Finally, the guarantor will have a right of recourse against the tenant to recover the sums paid to the landlord. If the guarantor thinks that right is worthless, that underlines the landlord's need for the guarantee.

Jan Martin

11:24 AM, 4th August 2020
About 3 months ago

Reply to the comment left by Ian Narbeth at 03/08/2020 - 14:43
I have a guarantee in place which is from NRLA
Cancellation of Guarantee
"Once the fixed term of the tenancy has come to an end if a statutory periodic tenancy or contractual continuation arises the Guarantor can cancel this agreement on giving not less than 3 months notice in writing to the landlord " "This notice can take effect at the end of the fixed term but no earlier. This means that the earliest date when notice can be given is 3 months before the end of the fixed term ." This is just part of Deed of Guarantee which I was refering to with regard to my answer.

Ian Narbeth

11:51 AM, 4th August 2020
About 3 months ago

Reply to the comment left by Jan Martin at 04/08/2020 - 11:24
Hi Jan
I have now referred to the NRLA Deed of Guarantee. It goes on to say that the Landlord can within 6 weeks of receiving the Guarantor's notice of cancellation give notice to the Tenant under s21 to extend the cancellation period for this Guarantee. The Landlord also has to start court proceedings if the Tenant fails to leave. The notice of cancellation of the guarantee in such circumstances is extended for a further three months.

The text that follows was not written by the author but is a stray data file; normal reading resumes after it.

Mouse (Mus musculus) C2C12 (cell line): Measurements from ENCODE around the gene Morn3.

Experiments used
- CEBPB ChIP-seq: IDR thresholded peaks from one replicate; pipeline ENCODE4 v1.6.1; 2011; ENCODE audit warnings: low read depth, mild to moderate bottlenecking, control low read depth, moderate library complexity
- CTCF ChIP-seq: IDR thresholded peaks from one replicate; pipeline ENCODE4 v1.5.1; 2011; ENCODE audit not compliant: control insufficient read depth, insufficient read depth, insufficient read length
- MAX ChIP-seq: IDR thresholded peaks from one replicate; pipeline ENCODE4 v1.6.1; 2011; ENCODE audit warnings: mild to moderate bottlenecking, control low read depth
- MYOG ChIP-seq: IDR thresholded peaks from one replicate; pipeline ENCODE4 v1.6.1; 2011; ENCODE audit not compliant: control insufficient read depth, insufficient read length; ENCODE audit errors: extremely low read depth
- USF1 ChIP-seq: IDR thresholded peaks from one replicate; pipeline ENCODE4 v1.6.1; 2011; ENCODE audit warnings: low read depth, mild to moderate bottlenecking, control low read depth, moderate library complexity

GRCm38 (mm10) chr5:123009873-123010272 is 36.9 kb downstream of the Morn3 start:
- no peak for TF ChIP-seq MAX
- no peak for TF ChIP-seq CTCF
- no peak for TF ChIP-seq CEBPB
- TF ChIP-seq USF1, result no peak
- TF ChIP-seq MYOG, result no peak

That would be fair enough if you could reasonably expect to be able to get a tenant out within 4 to 6 months using s21. In the current circumstances, that is unlikely. I think the NRLA wording is too generous and do not use that for my guarantees. I am not aware of any legal requirement that the guarantor have a right of cancellation.

Jan Martin

12:33 PM, 4th August 2020
About 3 months ago

Reply to the comment left by Ian Narbeth at 04/08/2020 - 11:51
I agree with you .Far too generous .

Landlord Phil

11:14 AM, 8th August 2020
About 3 months ago

There's plenty of comment about what you can do now, but I'd like to comment about what to do in future. I had a very similar situation but insisted on taking the holding deposit via Openrent. This meant I had to do no more than state my case to Openrent & provide evidence (text message screen shots etc). Openrent made a decision & that was that. I kept the holding deposit, which was fair as I'd been misled about their personal status. The key factor is to have a 3rd party to make the decision & for that 3rd party to be the one the complainant has to take action against, thus protecting you from the need to defend yourself further. Since the fees ban, there's more chancers out there that are happy to waste landlords funds & time. This is just a small way to mitigate against some of the risks involved in entering into a tenancy agreement.